FTC Votes To Ban Most Noncompete Provisions


In a monumental move, the Federal Trade Commission approved a final rule on April 23, 2024, that effectively invalidates most noncompete agreements. This rule will take effect 120 days after it is published in the Federal Register.

The key provisions of the new rule include the following:

  • For-profit employers, regardless of size or industry, are prohibited from entering into or enforcing noncompetes with their employees and independent contractors;
  • A limited exception is provided for “senior executives” – those “in a policy-making position” and making over $151,124 – in that agreements predating the effective date of the rule remain enforceable as to this class of employee;
  • Employers are required to provide written notice to all current and former employees who are bound by unexpired noncompete provisions – the rule provides model language for such notices;
  • NDAs and customer/employee nonsolicitation provisions are not prohibited, except when such provisions function as de facto noncompetes;
  • Causes of action accruing prior to the effective date are not affected;
  • The rule does not prohibit noncompetes (1) applying to sellers in a bona fide sale of a business; or (2) between franchisors and franchisees;
  • In-term noncompetes (those limiting competitive activities during the term of employment as opposed to post-termination) are not prohibited.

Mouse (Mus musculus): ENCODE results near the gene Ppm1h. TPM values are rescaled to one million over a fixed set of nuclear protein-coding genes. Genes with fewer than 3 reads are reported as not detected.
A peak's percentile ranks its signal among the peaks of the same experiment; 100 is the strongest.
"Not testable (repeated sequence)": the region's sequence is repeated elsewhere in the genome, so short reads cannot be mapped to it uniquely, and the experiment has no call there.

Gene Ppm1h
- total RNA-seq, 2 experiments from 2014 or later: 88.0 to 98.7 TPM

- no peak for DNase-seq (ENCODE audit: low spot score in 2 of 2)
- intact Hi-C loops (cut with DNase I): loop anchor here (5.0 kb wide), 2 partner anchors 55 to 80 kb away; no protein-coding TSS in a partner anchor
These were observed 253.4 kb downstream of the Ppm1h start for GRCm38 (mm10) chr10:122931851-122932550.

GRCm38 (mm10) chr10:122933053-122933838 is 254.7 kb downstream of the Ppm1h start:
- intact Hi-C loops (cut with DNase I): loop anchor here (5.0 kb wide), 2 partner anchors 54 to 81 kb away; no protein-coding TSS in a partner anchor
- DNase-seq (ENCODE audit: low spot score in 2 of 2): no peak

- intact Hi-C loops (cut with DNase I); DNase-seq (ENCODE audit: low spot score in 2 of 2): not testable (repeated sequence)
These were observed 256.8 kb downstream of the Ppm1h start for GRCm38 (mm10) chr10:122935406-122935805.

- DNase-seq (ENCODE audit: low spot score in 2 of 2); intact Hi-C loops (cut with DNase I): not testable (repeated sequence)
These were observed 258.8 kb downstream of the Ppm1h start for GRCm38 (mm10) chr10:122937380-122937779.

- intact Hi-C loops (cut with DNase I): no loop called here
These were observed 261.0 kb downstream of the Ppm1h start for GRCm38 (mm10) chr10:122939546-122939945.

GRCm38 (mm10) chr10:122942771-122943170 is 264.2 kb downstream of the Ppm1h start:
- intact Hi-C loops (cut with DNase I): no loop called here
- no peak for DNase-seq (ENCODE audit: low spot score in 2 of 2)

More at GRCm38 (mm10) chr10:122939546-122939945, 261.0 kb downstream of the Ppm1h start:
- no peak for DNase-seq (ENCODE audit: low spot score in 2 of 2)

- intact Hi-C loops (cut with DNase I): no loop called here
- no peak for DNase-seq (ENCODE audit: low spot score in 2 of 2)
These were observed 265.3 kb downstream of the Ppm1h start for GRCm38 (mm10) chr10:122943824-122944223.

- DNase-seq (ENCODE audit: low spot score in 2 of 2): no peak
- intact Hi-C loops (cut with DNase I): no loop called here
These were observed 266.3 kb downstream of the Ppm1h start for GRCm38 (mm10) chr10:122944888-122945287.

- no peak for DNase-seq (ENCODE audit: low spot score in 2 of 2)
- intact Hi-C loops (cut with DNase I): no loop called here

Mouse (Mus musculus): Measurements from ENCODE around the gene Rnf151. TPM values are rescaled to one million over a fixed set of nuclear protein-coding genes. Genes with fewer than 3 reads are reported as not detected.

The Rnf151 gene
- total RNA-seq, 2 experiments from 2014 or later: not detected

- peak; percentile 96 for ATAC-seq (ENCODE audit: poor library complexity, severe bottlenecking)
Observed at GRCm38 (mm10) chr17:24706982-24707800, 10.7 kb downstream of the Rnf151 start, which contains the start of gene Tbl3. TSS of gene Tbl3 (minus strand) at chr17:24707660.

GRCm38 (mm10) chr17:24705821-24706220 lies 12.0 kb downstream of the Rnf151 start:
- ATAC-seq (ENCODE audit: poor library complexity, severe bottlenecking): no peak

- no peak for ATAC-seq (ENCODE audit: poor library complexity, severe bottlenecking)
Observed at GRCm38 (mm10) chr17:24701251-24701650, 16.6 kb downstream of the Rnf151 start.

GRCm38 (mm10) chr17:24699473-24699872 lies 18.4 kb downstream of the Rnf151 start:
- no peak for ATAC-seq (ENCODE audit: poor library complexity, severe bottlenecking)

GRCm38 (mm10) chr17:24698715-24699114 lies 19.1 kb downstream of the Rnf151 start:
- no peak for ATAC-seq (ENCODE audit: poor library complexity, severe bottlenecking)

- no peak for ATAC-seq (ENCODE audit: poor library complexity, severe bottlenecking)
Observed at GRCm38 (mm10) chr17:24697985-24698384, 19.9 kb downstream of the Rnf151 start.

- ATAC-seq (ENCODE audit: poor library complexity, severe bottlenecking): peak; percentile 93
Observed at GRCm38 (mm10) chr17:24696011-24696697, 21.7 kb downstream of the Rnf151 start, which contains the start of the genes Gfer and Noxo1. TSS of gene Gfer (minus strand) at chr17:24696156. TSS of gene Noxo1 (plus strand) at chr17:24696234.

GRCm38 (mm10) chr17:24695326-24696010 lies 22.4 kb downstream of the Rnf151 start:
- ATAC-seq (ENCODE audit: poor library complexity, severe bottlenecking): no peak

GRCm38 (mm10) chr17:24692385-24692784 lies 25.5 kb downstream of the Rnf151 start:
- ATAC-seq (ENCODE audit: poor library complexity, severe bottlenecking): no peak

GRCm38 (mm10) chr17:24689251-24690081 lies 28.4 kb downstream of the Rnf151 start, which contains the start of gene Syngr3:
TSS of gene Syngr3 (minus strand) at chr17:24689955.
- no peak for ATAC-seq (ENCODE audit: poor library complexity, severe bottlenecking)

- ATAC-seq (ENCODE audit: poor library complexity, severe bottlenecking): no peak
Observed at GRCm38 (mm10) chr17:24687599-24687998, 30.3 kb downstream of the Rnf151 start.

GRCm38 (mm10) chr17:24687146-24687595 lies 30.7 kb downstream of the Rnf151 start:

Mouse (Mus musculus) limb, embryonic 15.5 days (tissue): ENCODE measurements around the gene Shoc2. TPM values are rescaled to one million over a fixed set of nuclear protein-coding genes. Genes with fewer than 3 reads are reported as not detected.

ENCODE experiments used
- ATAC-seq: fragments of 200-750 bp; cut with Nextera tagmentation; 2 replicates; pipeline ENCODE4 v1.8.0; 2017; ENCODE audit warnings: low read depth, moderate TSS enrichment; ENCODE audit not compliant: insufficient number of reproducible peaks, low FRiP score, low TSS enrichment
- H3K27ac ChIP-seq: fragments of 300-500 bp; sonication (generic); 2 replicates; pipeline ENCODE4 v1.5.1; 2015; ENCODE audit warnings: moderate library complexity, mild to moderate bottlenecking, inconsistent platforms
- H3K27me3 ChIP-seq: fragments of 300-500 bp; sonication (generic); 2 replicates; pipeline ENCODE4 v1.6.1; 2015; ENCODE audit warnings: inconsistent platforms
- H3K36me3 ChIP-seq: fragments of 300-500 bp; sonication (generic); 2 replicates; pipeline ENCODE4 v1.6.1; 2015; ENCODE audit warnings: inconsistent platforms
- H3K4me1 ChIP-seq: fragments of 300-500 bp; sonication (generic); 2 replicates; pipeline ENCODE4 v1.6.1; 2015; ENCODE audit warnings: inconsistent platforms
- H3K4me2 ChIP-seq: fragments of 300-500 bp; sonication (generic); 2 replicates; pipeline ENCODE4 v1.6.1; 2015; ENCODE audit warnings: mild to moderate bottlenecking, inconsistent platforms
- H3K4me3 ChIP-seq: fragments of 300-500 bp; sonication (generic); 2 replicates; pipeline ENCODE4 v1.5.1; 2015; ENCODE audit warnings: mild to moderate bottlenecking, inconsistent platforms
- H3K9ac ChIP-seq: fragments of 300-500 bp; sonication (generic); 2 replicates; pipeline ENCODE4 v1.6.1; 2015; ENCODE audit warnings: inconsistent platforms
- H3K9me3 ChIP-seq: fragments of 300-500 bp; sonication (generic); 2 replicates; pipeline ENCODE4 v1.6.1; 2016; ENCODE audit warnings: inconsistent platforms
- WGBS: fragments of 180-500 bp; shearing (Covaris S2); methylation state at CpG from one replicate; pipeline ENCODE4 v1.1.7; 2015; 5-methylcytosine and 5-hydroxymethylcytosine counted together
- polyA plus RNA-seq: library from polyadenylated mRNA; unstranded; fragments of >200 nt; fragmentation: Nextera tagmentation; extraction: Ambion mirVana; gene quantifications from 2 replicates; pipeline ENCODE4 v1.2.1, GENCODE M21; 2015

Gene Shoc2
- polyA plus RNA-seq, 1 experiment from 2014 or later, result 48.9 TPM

There have already been at least two federal lawsuits filed to block the enforcement and effectiveness of this rule on the grounds that it is unconstitutional and an unauthorized use of the FTC’s rulemaking power.

Assuming the rule survives the initial court challenges and is allowed to go into effect, all employers will, at a minimum, have to comply with the rule by identifying their current and former employees and contractors with whom they have unexpired noncompetes and provide the required written notice to such persons. Employers will also have to revise their standard employment and severance agreements and their company handbooks and policy manuals to eliminate noncompete provisions that would be in violation of this rule.

With the elimination of a key tool that companies have historically used to prevent unfair competition, other methods of protection will have increased importance, including well-drafted NDAs and nonsolicitation provisions, use of state and federal trade secret protections, and employee invention assignments.

What we recommend now – reach out to your regular Burr & Forman contact or one of the attorneys listed below to discuss the effect this new rule may have on your organization and a plan for compliance and alternative means of protection from unfair competition should the rule be allowed to go into effect.

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